System1: The Timeless Importance of the Show

When System1’s Orlando Wood takes the stage at Effectiveness Week, you know you’re in for a marvelous and unpredictable show. Maybe you’ll learn about the secrets of the brain, the values of 17th century art, or the best ways to use TikTok memes – or, as in this year’s performance, all three, wrapped up in practical conclusions that move the study of ad effectiveness forward. 

No Business Like Show Business

The idea of “the show”, and of advertising that puts on a show, is central to Orlando’s latest work, which also incorporated brand new research in partnership with Amazon. True to form, Orlando began by looking back into history – not art history this time, but the 20th Century story of advertising.  

Two ideas about how advertising worked fought for dominance across this period – and continue to shape our thinking today. Orlando used two early print ads to demonstrate this. The first illustrated the idea of advertising that focuses on creating a sale – giving people the ‘reason why’ they need to make a purchase along with a coupon that made it easy for the reader to sample the product. The second was more human-centric, the idea of advertising as shaping a customer over the long-term – keeping the brand before the public. In the copy-dominated world of 1910s advertising, the ‘reason why’ was king, and ads were by and large goal-oriented clarion calls of individual facts and persuasive reasoning.  

But in 1915, Cadillac made people think again. Their long-copy ad, “The Penalty Of Leadership”, was an essay that sought to address the negative publicity the brand had received over its new V8 engine, which had experienced faults. The competition had been quick to make light of these in their own advertising. The Cadillac ad talked about the pain and difficulty of being the leader in any field – from engineering to music and art. It ran once, and didn’t once mention the car, the category or the competition, leaving just one clue as to what it was really about – the Cadillac seal of quality top right. Instead of talking about the product, it created atmosphere, stirred the passions, spoke to a deeper human motivation and invited the reader to join the dots. This was about keeping the good name of Cadillac before the public.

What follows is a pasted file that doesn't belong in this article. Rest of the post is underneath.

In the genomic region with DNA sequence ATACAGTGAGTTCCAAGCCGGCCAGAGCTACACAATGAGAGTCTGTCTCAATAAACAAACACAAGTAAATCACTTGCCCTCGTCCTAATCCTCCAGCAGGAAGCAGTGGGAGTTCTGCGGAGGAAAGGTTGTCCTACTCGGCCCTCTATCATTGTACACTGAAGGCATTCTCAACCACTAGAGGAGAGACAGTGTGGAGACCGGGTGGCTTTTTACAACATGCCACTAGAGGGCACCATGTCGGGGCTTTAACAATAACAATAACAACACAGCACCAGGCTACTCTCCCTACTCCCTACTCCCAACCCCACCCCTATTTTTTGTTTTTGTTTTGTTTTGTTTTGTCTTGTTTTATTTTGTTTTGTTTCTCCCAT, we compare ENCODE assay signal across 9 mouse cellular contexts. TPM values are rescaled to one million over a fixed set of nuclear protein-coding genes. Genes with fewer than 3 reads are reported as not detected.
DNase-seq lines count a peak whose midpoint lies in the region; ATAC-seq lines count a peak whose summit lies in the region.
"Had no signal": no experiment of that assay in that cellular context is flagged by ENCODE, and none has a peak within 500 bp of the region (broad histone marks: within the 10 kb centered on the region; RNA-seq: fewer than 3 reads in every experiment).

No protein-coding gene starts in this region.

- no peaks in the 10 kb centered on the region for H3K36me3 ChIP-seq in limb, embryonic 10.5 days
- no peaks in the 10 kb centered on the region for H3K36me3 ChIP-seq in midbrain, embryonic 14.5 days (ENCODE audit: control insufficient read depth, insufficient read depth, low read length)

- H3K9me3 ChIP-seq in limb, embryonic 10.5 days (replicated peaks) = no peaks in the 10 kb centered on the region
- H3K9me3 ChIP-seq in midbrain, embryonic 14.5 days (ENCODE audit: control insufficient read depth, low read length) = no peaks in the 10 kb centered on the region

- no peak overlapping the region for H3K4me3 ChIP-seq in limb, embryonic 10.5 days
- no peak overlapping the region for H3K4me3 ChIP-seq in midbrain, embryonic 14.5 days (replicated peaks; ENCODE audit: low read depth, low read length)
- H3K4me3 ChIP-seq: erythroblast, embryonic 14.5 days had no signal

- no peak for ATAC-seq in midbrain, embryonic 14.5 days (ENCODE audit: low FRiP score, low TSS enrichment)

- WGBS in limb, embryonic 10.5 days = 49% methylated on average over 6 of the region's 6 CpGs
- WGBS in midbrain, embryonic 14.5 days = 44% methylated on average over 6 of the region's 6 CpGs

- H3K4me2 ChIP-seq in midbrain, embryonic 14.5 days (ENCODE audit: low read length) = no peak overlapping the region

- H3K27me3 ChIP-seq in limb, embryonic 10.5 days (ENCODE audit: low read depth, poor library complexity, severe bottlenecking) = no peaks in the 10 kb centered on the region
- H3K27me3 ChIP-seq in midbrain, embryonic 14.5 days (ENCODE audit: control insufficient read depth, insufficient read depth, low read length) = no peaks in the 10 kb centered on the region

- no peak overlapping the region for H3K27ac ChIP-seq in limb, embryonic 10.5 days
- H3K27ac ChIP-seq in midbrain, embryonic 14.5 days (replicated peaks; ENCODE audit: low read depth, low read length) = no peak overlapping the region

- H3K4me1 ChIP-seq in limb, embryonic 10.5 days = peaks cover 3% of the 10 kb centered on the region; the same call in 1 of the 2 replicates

Cadillac’s ad was hugely successful and became a case study for decades. And the two modes of advertising echo down the years, regardless of platform – from the early days of radio where punchy hard-sell ads could be heard alongside more charming and entertaining spots, to today, where direct ‘buy here’ TikToks play alongside TikToks that work through charm appeal, on the “brand” side. Through the decades, advertising that puts a brand before the public has understood that it must put on a show – give them something worth seeing, hearing or clicking. 

The Brain on Show

Fans of Orlando’s books Lemon and Look Out, published by the IPA, may be finding these ideas quite familiar. The two schools of advertising and their practitioners – giving the reason why or keeping the brand before the public – mirror two modes of attention associated with the two hemispheres of the brain and how they attend to the world, as described by scientist Dr Iain McGilchrist and in Orlando’s books for the IPA. As Orlando describes in Look Out, the right hemisphere pays “broad-beam” attention, looking at things as a whole, and paying attention to context, time, place and the relationships between things. It prioritises what it sees for the left hemisphere, for it to bring a “narrow-beam,” close-up attention to bear, focusing on immediate actions and breaking information down into discrete, abstract parts. 

Orlando suggests that these two modes of attention relate to the two ways advertising has been thought to work by practitioners over the decades, and describes how the pendulum has swung back and forth between them. He also offers evidence to show that they explain how it works. A big contribution Orlando has made to our understanding is to identify creative features that might be better suited to the two types of attention (broad or narrow). He also shows how the degree to which an ad’s features orientates it towards each determines the emotional response it will elicit and the kind of business outcome it will achieve. Advertising that puts on a show needs to appeal to the broad-beam attention of the right hemisphere.  

The Show Today: Amazon FreeVee Case Study

Enter Amazon, and its FreeVee brand of ad-supported TV. We at System1 worked with Amazon to analyse 150 of the ads running on the platform, and identify how much each included the left- and right-brain elements Orlando identifies. With that done, Amazon could look at the outcomes associated with each set of elements. 

We found that ads with left-brain elements were twice as likely as right-brained ads to induce a customer to move to the “detail page view” – a strong indicator of intent to purchase or direct effects. Ads with right brain elements, meanwhile, made an ad far more likely to be remembered – right-brain elements drove a 1.6x uplift in advertising for the brand being remembered compared with left-brained ads. 

So the two schools of advertising continue to exist and work differently on the most modern media platforms. Ads which push for a sale are more likely to drive immediate action, but it’s ads that put on a show that lodge the brand in the memory and create lasting impact and growth.